Part 4: Grants Pass, OR to Bull Prairie Lake, OR


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The Trip

Our Unimog buddy Mark was nice enough to host us at his place on the Rogue River in Grants Pass, OR for several days.  We had a great time and got a chance to "run the Rogue" in a jet boat.  From Grants Pass, we headed east, then north to Bend, OR to visit our friend Ben for several more days.  From Bend, we headed east then north again through the mountains.  Our destination was the lake at Bull Prairie.

The photos below are what we saw.

Mark helped us debug our window.  The window failed in the down position (which is great if it is hot and not raining).  Removing the cosmetic cover showed that the gears that raise the window were slipping due to wear.  I can't get too concerned as Thor is a 1988 and some failures are to be expected.

Mark's house is river-front property right on the Rogue.  He has an outdoor patio with tables and chairs for entertaining guests.

The upper table had nice bark covering the river sand and a fire pot.

Down below he constructed a dock mechanism for his jet ski.

We left Grant's Pass and headed upstream along the Rogue into the mountains.

We stopped at a river-side park and saw plenty of happy rafters.

The fires in the area were burning hard generating lots and lots of acrid smoke making visibility poor and breathing difficult.

The wall of smoke lasted for 40 miles or so before it started to thin out.

We passed tons of fire fighting equipment on the move.  Above, the first truck has a 'dozer and the second one has a skidder destined for the fire lines.

The road went through a clear patch allowing us a view of Diamond Peak in the distance.  Diamond Peak is volcanic and a testament to the powerful forces that formed the Cascade Range.

In Bend, OR we spotted these BNSF locomotives moving without a load.  They were rolling perhaps 30 mph on the tracks close to the highway.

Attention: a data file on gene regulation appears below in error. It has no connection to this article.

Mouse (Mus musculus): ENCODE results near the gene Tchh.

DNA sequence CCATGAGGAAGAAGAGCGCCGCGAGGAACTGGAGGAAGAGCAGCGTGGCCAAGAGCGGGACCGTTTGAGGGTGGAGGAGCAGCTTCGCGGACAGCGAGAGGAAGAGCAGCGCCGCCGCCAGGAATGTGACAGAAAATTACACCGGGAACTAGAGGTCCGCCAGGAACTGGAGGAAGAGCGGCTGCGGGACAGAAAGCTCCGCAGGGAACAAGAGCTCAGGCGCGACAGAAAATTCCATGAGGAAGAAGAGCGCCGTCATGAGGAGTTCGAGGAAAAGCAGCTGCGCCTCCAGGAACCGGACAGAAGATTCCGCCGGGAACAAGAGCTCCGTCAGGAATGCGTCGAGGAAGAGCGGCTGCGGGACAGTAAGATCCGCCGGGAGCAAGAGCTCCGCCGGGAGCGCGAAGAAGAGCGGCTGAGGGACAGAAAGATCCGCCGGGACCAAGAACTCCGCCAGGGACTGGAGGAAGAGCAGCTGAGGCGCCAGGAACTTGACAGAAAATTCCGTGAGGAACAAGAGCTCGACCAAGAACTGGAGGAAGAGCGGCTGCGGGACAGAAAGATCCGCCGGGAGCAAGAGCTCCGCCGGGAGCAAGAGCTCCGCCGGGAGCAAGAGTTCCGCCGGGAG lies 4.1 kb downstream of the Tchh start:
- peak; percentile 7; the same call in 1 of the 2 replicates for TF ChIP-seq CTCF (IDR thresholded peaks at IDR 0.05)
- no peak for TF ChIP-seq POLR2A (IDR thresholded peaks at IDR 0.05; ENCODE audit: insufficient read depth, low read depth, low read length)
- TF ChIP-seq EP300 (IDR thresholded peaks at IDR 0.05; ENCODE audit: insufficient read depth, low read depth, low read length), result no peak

At Ben's place outside of Sisters, OR we got to see his new shop.  This is a big shop with plenty of room for multiple projects.

Ben has discovered a market for restored International Harvester vehicles.  Above is "Buttercup" a 1972 3/4 ton 2 wheel drive pickup.  This truck has over 350K miles and still runs very well.  In fact, we drove it to dinner.

Some other International products awaiting restoration.

An older International work truck.

Ben told us that Earth Cruiser's manufacturing facility is in Bend, so we went to visit them and see their products.  Very nice, but very pricey.  These rigs were quite a bit smaller than Thor and it would take some "getting used to" to downsize from our current footprint.

Ben's son Nick.

While looking out the window at dusk I spotted a herd of deer that were walking past the shop.

When we left Ben's place we traveled through Redmond and spotted this odd kinetic sculpture next to the highway.

We traveled east to Prineville and stopped at the overlook.  The valley is nice and the city is too, but the smoke from the fires was distressing.

The volcanic mesas were visible in the distance through the smoke.

We chose a lunch stop in Mitchell, OR.  The (only) cafe was rustic, but had good food.

Ben told us that we needed to check out the Painted Hills area that was on our route, so we went as directed.  The colors of the clay were remarkable.

There were many hills composed of layers of brightly colored clay beds.

The smoke from the fires provided an odd color cast to the light.

Thor looked regal with the brightly colored clay hills in the background.

Each bank of hills was different.

The red stripes were profound and accented by the golden colors of the dry grass.

I assume the black stripes were coal or a carbon-based compound, but never was able to confirm that premise.  The outcroppings produced a pattern like Morse code.

  Of course there were signs that said "do not walk on formations" but that did not stop folks from doing just that.  Material from the black outcroppings "bled" down the hillside.

The interspersed formations produced interesting patterns.

The clay-based formations produced interesting patterns when dried.

The light shifted toward the end of our visit to the Painted Hills providing an alternate view.  A really interesting place.

We traveled east then north into the mountains to Bull Prairie Lake.  Next to our campsite I spotted a bee working a thistle that was in bloom.  "Thistle while you work" is the order of the day.

Bull Prairie Lake is small, but nice.

The weather was hot and smoky but other than that, this portion of central Oregon was quite scenic.  We have been through here before, but it is always a pleasure to return.

Tomorrow we head north to another natural wonder: Palouse Falls.

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